How Does Education In China Compare With Other Countries? (Center for Strategic and International Studies)
The ability of a country to cultivate its capacity for innovation rests with its domestic education system. A well-educated workforce is instrumental to technological and scientific discovery, which can propel states to the apex of the increasingly innovation-based global economy. This need is particularly salient for China as its leaders seek to push the Chinese economy up the global value chain.
Obtaining China’s New Unified Foreign Work Permit (November 25, 2016, China Briefing)
On November 1, 2016, China’s State Administration of Foreign Experts Affairs (SAFEA) launched the new unified work permit in select regions across the country. The limited release targets the regions of Beijing, Shanghai, Tianjin, Anhui, Guangdong, Hebei, Shandong, Sichuan, and Ningxia, as the government seeks to gauge the program’s success before the nationwide rollout on April 1, 2017.
Why Grace Is Hard for Me as an Asian American (November 17, 2016, The Gospel Coalition)
A gift given means a gift must be repaid. That’s what my Chinese culture taught me. For my family, this meant mental tallies of who gave what on which occasion, so that when the time came the Yong family would be able to return a gift of equal or greater value. Welcome to the principle of reciprocation. But what does one do when a gift cannot be repaid? More specifically, what do Christians do when they’re in a position of eternal indebtedness, incapable of reciprocating God’s gift of grace in Christ?
Desperate Housewives See No Way Out of Rural-Urban Fringe Life (November 11, 2016, Sixth Tone)
Chen is by no means unique among rural-urban fringe communities. With no land and no opportunities, they are unable to make changes to their lives when problems arise. For Chen, the precariousness of her situation became apparent when depression set in; for others, the realization may be triggered by physical injury or sudden unemployment. Without the tools to address these issues, families on the fringe have a hard time recovering.
The Politics of Religion in China (November 4, 2016, The Diplomat)
The revivals of various religions, especially Christianity, show that the rapid social change has both generated the social needs and created the social space for religion. As long as social change continues in the current direction, that is, increasing urbanization, globalization, and migration, religions will continue to grow in the foreseeable future.
How the Education Consultancy Industry Fuels Essay Fraud (November 2, 2016, Sixth Tone)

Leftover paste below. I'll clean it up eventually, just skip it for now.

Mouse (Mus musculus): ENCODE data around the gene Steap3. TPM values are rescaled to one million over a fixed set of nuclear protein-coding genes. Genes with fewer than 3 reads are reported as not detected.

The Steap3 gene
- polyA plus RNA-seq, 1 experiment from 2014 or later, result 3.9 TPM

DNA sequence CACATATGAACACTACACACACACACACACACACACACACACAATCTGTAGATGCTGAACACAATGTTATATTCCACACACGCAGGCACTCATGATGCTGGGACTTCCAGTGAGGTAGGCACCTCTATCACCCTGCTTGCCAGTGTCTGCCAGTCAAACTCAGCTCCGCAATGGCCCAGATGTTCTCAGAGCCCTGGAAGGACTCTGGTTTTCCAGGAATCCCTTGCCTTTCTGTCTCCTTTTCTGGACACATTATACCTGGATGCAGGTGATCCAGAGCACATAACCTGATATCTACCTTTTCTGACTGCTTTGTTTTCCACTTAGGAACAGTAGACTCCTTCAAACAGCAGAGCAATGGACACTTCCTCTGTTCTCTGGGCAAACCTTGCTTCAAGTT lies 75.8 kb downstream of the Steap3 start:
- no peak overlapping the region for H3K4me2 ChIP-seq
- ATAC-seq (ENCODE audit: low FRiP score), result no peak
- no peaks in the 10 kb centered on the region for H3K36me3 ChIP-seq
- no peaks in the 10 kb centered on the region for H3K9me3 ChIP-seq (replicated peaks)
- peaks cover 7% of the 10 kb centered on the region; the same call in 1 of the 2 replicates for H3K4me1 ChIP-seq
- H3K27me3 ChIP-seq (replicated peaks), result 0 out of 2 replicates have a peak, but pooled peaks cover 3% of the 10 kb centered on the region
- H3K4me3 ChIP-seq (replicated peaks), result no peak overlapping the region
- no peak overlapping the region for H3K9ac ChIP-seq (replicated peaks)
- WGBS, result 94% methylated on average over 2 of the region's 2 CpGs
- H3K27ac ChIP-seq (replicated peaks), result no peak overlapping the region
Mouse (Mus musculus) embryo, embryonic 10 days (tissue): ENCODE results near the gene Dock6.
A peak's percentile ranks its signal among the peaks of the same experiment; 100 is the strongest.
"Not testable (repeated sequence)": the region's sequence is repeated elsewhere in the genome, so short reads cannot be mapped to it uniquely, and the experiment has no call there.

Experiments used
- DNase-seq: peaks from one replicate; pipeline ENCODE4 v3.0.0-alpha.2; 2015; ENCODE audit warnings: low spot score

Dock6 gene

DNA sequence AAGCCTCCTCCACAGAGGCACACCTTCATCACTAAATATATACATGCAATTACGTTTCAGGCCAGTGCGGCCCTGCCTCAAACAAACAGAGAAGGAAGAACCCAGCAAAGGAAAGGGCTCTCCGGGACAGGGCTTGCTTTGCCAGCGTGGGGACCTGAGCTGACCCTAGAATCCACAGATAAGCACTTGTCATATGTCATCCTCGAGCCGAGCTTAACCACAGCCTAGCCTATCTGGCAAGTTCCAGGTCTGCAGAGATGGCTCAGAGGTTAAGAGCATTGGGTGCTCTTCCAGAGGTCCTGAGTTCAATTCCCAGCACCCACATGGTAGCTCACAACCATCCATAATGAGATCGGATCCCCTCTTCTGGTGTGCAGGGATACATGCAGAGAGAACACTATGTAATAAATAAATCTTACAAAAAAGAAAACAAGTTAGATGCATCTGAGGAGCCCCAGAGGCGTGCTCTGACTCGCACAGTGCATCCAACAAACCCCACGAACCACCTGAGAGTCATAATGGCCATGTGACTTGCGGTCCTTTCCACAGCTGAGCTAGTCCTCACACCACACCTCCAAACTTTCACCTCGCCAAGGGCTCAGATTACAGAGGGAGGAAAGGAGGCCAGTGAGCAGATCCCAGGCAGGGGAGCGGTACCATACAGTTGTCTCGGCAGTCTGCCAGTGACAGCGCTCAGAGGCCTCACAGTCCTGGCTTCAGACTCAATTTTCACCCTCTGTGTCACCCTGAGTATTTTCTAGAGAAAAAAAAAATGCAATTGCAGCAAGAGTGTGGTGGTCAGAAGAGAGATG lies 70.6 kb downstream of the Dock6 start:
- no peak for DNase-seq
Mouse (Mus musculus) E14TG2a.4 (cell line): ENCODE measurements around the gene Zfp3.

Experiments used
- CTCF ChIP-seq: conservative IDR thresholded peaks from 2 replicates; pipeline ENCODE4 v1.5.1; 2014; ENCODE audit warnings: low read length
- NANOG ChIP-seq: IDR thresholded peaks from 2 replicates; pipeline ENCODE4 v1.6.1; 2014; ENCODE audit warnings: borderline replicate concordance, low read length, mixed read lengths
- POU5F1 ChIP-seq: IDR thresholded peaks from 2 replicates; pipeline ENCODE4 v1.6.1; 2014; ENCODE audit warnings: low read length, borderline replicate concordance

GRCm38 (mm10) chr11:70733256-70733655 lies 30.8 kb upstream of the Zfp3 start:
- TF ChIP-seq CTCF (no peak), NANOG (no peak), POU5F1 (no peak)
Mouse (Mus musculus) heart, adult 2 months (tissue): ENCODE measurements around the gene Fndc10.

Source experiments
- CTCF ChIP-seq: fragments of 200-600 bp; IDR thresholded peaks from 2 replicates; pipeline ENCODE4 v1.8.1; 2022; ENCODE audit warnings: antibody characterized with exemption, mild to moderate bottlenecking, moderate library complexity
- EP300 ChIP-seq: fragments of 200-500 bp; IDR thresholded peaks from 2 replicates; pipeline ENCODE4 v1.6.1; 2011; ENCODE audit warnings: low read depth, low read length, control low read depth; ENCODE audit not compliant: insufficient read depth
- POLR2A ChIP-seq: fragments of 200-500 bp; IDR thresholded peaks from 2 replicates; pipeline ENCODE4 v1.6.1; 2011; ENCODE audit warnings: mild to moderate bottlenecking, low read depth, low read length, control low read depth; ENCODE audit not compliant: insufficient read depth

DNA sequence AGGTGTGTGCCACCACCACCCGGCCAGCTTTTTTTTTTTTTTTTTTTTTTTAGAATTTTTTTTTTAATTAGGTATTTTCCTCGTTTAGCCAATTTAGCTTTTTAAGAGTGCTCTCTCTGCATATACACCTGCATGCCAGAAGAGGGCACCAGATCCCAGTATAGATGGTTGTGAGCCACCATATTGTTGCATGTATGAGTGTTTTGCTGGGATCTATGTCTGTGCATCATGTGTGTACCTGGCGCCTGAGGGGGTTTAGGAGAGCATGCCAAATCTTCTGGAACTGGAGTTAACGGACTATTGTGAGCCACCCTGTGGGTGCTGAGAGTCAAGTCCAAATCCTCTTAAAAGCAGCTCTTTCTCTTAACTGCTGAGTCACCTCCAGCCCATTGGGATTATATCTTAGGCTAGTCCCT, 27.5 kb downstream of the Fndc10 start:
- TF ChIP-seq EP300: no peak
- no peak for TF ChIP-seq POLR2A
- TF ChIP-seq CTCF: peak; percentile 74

Once again, as high school students across China agonize over their American college essays, allegations of fraud plague the education industry. Dipont Education Management Group, a large Shanghai-based educational consultancy, has become the most recent target of accusations, with reports circulating that staff turned a blind eye to high-level application fraud that included buying access to current admissions officers at U.S. colleges.
Vatican and China in final push for elusive deal on bishops (October 21, 2016, Reuters)
Representatives from the Vatican and China are expected to meet before the end of the month in Rome in an effort to finalize a deal on the ordination of bishops on the mainland, a move aimed at ending a longstanding dispute, according to Catholic Church sources familiar with the negotiations. The Church sources also told Reuters that China is preparing to ordain at least two new bishops before the end of the year and these appointments would have the blessing of the Vatican. A person with ties to the leadership in Beijing confirmed that these ordinations would go ahead.
Digital Divide: Does the Web Only Benefit China’s Urban Rich? (October 19, 2016, Sixth Tone)
Bai Yansong, a presenter at state broadcaster China Central Television, posed provocative questions to industry representatives at an e-commerce conference held last week in Sichuan province, southwestern China. “If the internet only makes big cities bigger and more convenient, has people rushing in and raising housing prices, while people in small towns just play video games, what is its value?” Bai asked.
Discoveries May Rewrite History of China's Terra-Cotta Warriors (October 12, 2016, National Geographic)
In the four decades since mysterious terra-cotta statues first came to light in northern China, archaeologists have uncovered a whole lifelike army. But that wasn’t the only secret hidden underground there. Stunning revelations are now rewriting the history of the great ruler who created this army as part of his final resting place. And a radical new theory even suggests that foreign artists trained his craftsmen.
How China got its name, and what Chinese call the country (October 5, 2016, South China Morning Post)
During periods when the Chinese nation was unified under one ruling house, the name of the dynasty was also the name of the nation, thus “the Great Tang”, “the Great Qing” and so on. The same principle applied when China was divided, with individual states, great or otherwise, bearing their own names. However, several names have been used to represent the idea of an integral geographic and cultural nation, the most famous one being Zhongguo (“the Middle Kingdom”).